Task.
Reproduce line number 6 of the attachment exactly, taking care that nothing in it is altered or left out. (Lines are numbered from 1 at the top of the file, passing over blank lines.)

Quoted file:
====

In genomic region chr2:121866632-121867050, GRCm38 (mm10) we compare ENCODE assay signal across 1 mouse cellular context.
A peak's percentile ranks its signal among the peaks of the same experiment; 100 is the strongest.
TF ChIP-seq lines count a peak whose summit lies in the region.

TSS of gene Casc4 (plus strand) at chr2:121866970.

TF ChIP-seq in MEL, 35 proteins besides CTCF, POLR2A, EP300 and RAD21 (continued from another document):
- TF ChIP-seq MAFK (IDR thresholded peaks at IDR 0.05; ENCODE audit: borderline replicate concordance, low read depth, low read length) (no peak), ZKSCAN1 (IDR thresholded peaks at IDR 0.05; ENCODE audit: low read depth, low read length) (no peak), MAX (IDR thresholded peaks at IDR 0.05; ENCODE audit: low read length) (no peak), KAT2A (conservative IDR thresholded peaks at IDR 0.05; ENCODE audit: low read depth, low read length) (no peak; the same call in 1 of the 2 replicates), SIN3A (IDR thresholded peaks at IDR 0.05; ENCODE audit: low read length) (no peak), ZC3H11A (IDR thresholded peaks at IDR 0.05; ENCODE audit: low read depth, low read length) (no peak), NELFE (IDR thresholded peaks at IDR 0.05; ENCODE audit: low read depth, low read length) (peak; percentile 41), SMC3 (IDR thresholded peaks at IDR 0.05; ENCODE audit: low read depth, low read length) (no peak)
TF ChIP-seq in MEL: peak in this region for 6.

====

- TF ChIP-seq MAFK (IDR thresholded peaks at IDR 0.05; ENCODE audit: borderline replicate concordance, low read depth, low read length) (no peak), ZKSCAN1 (IDR thresholded peaks at IDR 0.05; ENCODE audit: low read depth, low read length) (no peak), MAX (IDR thresholded peaks at IDR 0.05; ENCODE audit: low read length) (no peak), KAT2A (conservative IDR thresholded peaks at IDR 0.05; ENCODE audit: low read depth, low read length) (no peak; the same call in 1 of the 2 replicates), SIN3A (IDR thresholded peaks at IDR 0.05; ENCODE audit: low read length) (no peak), ZC3H11A (IDR thresholded peaks at IDR 0.05; ENCODE audit: low read depth, low read length) (no peak), NELFE (IDR thresholded peaks at IDR 0.05; ENCODE audit: low read depth, low read length) (peak; percentile 41), SMC3 (IDR thresholded peaks at IDR 0.05; ENCODE audit: low read depth, low read length) (no peak)